What if media outlets stopped referring to refugees as "burdens" and instead highlighted them as the social and economic actors that they are? Ashoka’s Director of Research and Innovation, Adam Lent, argues against labelling refugees as problems and instead as “creative people who are themselves the source of the solutions” to the challenges that the wider crisis is bringing to the fore.
Social enterprise Mitt Liv ("My life" in Swedish) has been pioneering refugee empowerment since 2008. Designed as a mentorship programme, it matches young, entrepreneurial women who are recent refugees or immigrants to Sweden with successful business entrepreneurs. “I wanted to create a platform where people from all over the world can meet and feel included in society — and the labor market,” Sofia Appelgren, founder of Mitt Liv, told TIME Magazine last year.
What might sound like a charity is actually a social business with mutually beneficial outcomes: Participating women gain skills and solid contacts to incubate their own entrepreneurial ideas, while the participating business leaders benefit from inside knowledge of immigrant life and markets, data from consumer research, and a unique perspective on the changing face of Sweden’s workforce.
Perceptions matter, and media outlets play a key role in shaping the narrative around Europe’s refugee crisis, which the UN is now calling a “self-induced humanitarian emergency.” At the end of last year, a report published by the Ethical Journalism Network warned that news coverage of the issue was dominated by “loose language and talk of invasions,” with tabloids often using dehumanising language to portray refugees. Earlier in 2015, the UN Human Rights Chief publicly urged U.K. media and regulatory bodies to curb incitement to hatred by British tabloids, after columnists in The Sun and The Daily Mail referred to refugees as “cockroaches” and “a plague.”
There are exceptions. The Guardian has been praised for its focus on putting a human face to the hardship endured by many refugees fleeing atrocities, while The Irish Times’s "New to the Parish" article series is dedicated to telling the individual stories of recent migrants to Ireland. In August 2015, Al Jazeera’s editorial board went so far as to stop using the term “migrant” outright, arguing that the vast majority of people currently landing on European shores are fleeing war and dangerous conditions.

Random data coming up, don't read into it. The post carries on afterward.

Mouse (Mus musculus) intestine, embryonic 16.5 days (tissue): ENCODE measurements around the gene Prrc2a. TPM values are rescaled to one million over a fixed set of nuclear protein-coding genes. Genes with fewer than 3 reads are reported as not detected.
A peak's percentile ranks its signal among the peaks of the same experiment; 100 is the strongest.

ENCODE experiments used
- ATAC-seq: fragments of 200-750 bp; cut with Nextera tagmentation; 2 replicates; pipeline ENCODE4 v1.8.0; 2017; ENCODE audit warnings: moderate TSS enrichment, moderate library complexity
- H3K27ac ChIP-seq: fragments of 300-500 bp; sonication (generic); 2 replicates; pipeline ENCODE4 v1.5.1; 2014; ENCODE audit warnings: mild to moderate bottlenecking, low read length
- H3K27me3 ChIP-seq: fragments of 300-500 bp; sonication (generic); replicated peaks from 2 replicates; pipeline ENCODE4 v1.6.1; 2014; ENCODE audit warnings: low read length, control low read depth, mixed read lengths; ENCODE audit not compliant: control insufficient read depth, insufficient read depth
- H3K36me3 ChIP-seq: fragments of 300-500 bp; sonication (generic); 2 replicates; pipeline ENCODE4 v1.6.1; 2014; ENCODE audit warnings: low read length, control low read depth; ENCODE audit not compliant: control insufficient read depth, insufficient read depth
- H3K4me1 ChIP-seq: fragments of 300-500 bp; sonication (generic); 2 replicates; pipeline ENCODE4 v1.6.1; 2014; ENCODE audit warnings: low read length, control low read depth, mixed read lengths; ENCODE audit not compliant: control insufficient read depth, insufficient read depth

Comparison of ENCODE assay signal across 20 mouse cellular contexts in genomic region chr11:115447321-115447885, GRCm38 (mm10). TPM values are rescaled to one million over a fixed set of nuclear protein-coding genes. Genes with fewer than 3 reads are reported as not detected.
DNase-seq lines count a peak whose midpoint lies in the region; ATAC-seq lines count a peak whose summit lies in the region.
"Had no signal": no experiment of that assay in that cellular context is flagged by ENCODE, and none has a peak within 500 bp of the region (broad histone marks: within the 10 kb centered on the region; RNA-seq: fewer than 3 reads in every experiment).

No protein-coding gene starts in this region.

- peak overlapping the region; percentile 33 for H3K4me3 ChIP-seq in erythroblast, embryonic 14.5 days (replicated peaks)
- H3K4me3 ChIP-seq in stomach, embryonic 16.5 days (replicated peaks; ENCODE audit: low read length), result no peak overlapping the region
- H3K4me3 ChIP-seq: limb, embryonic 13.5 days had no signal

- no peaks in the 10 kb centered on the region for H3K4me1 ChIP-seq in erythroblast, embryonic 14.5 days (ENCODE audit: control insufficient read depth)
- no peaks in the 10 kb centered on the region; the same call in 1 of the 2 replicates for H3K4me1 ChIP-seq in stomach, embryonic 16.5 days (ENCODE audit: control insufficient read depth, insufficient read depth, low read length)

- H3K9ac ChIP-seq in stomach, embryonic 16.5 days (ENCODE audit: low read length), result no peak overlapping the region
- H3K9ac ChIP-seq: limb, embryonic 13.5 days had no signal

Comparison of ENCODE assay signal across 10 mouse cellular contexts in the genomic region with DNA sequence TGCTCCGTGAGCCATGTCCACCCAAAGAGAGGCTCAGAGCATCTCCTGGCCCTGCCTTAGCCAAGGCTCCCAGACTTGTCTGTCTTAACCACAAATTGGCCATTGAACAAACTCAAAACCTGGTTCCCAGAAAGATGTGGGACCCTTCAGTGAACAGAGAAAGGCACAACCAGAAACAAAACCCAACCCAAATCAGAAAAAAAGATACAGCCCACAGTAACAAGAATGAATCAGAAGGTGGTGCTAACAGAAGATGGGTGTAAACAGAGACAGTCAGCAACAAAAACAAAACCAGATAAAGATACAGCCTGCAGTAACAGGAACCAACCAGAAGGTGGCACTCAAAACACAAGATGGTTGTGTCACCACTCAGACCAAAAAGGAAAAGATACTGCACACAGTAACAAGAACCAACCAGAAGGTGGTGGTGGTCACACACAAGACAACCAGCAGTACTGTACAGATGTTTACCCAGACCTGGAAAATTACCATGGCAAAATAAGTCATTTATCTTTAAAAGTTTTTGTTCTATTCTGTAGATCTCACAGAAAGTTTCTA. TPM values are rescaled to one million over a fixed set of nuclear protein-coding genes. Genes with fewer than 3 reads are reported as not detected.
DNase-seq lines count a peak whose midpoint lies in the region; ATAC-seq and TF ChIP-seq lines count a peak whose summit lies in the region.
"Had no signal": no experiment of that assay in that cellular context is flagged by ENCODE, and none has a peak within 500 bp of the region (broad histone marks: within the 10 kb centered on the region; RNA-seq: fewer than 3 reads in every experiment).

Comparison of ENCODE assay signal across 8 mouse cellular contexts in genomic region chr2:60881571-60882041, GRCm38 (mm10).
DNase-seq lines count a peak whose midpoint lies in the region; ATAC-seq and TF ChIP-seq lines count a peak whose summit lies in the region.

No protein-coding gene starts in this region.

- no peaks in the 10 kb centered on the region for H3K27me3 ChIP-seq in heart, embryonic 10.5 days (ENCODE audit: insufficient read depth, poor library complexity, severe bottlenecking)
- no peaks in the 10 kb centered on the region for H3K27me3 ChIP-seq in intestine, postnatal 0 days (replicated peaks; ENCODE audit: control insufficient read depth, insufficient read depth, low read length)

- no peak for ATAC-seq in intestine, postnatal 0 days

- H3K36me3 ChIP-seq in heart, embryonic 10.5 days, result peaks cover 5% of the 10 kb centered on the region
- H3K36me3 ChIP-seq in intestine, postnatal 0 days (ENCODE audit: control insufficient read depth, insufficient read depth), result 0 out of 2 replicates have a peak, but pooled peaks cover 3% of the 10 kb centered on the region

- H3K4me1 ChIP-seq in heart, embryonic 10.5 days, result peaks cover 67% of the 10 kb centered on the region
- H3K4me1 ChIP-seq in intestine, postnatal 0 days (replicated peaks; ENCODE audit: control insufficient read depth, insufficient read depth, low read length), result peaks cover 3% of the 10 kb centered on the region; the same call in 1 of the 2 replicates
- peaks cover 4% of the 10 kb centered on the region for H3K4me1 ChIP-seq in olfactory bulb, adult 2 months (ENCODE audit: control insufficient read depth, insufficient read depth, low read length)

There exist many organisations that are actively seeking to transform public perception of refugees and recent immigrants in Europe and beyond, and their stories could do much to change the conversation around the potential of refugees as economic and social participants.
Taking a similar approach to the above mentioned Mitt Liv, but within a French context, social entrepreneur Nathanael Moëlle’s organisation, Singa, is designed as an innovation lab that “invigorates and empowers refugees” to become entrepreneurs, thereby positively reshaping the refugee image to celebrate their talents and economic, social and cultural value.
Another organisation promoting a message of empathy and empowerment is the German project, Über den Tellerrand kochen ("Cooking over the plate’s edge"), which fosters togetherness between immigrants and German communities through cooking classes, often led by refugees themselves..
Further examples abound: Fàilte Isteach (Ireland), Welcoming America and the Interfaith Meditation Centre (Nigeria), all founded by social entrepreneurs and Ashoka Fellows, promote strategies of empowerment to build empathy toward the refugee communities in their respective countries. One limitation of this work is that the positive outcomes often flourish within small community settings, away from the public eye. The media could play a huge role in bringing the positive, inspiring message of empowerment to a wider audience.
The Hello Festival, hosted by Ashoka in Berlin from 18–20 March, brings 13 founders of refugee- and migrant-focused solutions together for the first time, to highlight their work and help them scale beyond their communities. While this collection of solutions-focused organisations may be small — it’s a start, and it reflects the shift of a movement toward a narrative of empathy and empowerment in responding to Europe’s changing reality.